Heritage Florida Jewish News - Central Florida's Independent Jewish Voice

A community celebration during COVID-19

 

Staci and Dr. Dan Layish photo bombed by Rabbi Yanky Majesky.

Lag B'Omer, a minor Jewish holiday, is traditionally celebrated with major fanfare. Parades, picnics, bonfires, music and displays of Jewish pride mark the occasion that falls 25 days after the end of Pesach, on the 33rd day of the Omer count. It commemorates the miraculous ending of an epidemic that killed 24,000 students of Rabbi Akiva in the second century. It is also the anniversary of the passing of one of Rabbi Akiva's foremost students, Rabbi Shimon Bar Yochai, also known as the Rashbi, the author of the Zohar, the foundational text of Jewish mysticism (kabbalah). The epidemic is attributed to a lack of respect among the scholars of the day, and so themes of unity and healing are central to its celebration.

This year, as a modern-day pandemic forces social distancing, making it a challenge to celebrate a holiday of togetherness and significantly a day, celebrating the ending of a plague. 

About 6 weeks ago, Rabbi Yanky Majesky of Chabad Lubavitch of North Orlando and Nate's Shul in Longwood, saw a community member's photo on Facebook at a drive-in theater. "The Baal Shem Tov teaches that everything we see is a lesson for us to use in our service of G-d," said Majesky. With Lag B'Omer approaching, a drive-in event was the perfect solution to his Lag B'Omer conundrum.   

"This is my first ever drive-in concert, show me your headlights," said world renowned Israeli singer Gad Elbaz as he jumped out of his blue convertible and hopped onto the stage in front of rows of parked cars at Epic Theatres, a drive-in movie theatre in Deltona, Florida. The theatre was filled to capacity. Online ticket sales had sold out days earlier.

As Elbaz sang from the stage, families watched on the big screen, the music streaming through their car radios as well as the outdoor speakers. The audience interacted by honking their horns for applause and flashing headlights to the rhythm.

Organizers took precautions to keep the need for physical interactions to a minimum. At entry every car received a booklet with instructions asking them to remain inside their cars, a concession menu and program guide. The J Grill of Ormond Beach set up a barbecue outside of the parking lot and delivered attendee's orders to their cars. The rabbis of the participating communities prerecorded a collaborative video explaining the message of Lag B'Omer and a prayer was said for the health of all those still recovering from COVID-19. From a video collage, children from each community lead the crowd in reciting various Torah verses. Jugglers, stilt-walkers and balloon artists walked up and down the aisles of cars bringing smiles and cheer to young and old alike.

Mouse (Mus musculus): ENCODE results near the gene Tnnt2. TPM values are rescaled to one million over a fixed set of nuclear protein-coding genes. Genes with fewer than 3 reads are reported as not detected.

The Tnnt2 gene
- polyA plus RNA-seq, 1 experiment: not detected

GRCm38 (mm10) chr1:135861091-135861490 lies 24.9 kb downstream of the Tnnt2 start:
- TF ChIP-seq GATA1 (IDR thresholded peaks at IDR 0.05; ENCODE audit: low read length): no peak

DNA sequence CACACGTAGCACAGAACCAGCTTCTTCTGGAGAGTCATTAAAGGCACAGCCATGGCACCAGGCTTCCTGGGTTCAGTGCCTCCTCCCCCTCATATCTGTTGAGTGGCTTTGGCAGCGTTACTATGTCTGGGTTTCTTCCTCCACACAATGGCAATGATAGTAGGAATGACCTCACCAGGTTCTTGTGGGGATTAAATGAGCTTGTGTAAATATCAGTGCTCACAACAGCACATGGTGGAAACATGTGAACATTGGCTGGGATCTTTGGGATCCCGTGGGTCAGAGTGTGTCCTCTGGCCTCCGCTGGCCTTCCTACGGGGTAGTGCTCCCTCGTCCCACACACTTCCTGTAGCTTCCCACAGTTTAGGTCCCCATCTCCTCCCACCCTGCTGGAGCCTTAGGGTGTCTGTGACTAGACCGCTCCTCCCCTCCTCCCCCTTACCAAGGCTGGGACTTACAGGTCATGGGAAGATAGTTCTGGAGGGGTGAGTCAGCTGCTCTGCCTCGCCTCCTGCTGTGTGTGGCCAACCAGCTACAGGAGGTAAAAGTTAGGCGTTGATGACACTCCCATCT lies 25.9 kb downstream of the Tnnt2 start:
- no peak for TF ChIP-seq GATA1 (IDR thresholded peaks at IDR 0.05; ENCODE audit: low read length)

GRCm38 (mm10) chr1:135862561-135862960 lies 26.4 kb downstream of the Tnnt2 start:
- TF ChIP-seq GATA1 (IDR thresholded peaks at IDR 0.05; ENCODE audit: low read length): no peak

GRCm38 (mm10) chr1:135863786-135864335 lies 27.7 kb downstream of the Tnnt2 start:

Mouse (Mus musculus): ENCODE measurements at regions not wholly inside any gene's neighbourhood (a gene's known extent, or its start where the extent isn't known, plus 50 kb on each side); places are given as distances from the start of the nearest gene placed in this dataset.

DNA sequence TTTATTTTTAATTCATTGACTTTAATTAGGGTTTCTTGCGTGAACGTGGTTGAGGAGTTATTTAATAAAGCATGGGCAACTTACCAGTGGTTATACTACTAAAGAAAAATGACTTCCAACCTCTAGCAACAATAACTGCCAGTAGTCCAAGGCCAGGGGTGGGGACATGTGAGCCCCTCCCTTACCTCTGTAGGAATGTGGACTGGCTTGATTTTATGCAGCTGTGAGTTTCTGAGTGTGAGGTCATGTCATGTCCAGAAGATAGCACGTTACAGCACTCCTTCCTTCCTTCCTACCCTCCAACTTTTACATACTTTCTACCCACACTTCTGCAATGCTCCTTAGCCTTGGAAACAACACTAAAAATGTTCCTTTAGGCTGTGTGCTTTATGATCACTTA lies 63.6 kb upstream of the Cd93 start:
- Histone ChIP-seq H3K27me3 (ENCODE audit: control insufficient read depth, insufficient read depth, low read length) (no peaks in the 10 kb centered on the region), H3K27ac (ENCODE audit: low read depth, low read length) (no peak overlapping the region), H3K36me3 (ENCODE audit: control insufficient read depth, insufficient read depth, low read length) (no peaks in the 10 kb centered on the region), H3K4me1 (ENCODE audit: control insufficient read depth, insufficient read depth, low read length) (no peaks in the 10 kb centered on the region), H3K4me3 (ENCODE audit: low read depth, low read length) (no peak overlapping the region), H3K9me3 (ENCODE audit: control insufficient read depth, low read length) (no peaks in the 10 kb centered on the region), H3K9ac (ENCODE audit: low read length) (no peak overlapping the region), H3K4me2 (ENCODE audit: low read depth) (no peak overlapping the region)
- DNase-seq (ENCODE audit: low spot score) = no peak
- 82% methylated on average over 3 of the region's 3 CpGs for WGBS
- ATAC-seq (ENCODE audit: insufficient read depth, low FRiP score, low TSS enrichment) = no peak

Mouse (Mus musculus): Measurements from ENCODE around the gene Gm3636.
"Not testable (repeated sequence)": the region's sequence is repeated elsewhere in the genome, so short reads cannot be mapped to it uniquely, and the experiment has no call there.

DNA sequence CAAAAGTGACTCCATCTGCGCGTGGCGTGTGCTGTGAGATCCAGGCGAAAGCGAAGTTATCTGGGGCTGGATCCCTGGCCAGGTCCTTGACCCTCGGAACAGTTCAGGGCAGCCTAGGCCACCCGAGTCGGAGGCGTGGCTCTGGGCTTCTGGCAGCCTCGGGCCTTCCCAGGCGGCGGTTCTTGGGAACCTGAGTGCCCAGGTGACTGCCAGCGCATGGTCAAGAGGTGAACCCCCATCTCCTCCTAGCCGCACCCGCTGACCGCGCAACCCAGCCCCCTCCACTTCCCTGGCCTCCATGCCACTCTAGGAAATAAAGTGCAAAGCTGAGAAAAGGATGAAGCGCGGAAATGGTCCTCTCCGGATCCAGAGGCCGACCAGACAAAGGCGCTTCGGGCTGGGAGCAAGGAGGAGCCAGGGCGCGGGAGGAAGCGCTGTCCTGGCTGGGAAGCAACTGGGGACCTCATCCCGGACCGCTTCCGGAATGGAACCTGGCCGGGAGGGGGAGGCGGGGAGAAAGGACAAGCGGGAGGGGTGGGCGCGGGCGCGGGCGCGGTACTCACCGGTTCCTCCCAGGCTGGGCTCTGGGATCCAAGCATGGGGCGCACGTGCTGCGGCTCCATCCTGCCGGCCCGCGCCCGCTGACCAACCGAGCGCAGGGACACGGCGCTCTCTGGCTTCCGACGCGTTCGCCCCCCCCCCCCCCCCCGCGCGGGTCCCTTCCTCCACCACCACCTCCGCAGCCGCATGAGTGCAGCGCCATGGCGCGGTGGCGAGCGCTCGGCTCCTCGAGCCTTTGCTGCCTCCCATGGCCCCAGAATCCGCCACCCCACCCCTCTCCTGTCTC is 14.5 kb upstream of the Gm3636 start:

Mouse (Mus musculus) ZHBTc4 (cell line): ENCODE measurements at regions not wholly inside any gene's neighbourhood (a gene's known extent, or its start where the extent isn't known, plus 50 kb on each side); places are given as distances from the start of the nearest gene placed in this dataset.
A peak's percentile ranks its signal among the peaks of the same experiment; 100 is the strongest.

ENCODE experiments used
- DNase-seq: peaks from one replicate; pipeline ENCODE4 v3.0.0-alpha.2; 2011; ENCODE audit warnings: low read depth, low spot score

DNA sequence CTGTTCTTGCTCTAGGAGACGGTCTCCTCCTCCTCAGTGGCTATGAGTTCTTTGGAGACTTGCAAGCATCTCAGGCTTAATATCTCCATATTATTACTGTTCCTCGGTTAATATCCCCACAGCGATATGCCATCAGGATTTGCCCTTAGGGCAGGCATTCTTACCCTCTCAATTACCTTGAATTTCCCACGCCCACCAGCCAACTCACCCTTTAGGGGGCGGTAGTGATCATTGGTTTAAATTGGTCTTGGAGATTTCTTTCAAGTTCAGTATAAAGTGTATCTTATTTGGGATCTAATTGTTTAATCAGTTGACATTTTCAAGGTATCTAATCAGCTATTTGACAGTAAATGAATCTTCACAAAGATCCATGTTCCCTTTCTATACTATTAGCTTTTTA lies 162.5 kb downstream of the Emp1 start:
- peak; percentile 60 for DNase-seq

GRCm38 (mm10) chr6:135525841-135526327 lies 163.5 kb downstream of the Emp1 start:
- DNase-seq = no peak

One of the beloved traditions of Lag B'Omer is the lighting of bonfires. This year, TheNinja Tronics lit up the night with fire poi, fire eating and fire breathing.

People drove over two hours to participate and many others watched the livestream from home. Chanshy Majesky of North Orlando Chabad, said the evening was an incredible success and the boost everybody needed. "It's nice to get together on zoom, but we're people, we want to see each other for real. This is the closest we can get to getting together as a community while looking out for everyone's safety," she said.

"The people were thirsty for something positive, a sense of community, and some old fashion joy; This drive-in concert accomplished all three," added Rabbi Konikov of Chabad South Orlando.

A family takes a photo with a stilt walker

The Lag B'Omer celebration was organized and sponsored by four of the Chabads in central Florida-Chabad of North Orlando, South Orlando, Greater Orlando and Greater Daytona and brought together people from as far as Tampa and Jacksonville and everywhere in between.

"We have to see everything that happens in life as an opportunity; instead of the virus keeping us apart, it actually created a greater unity as this program brought together several communities for one event," explained Rabbi Asher Farkash of the Daytona Chabad.

As Sharon Buxbaum of New Smyrna Beach posted on Facebook, it was "an incredible evening, done safely and perfectly!"

"We feel lucky to have been there," said David Moldau of Longwood.

Ahira Weiss, Lubavitch International contributed to this article. 

 

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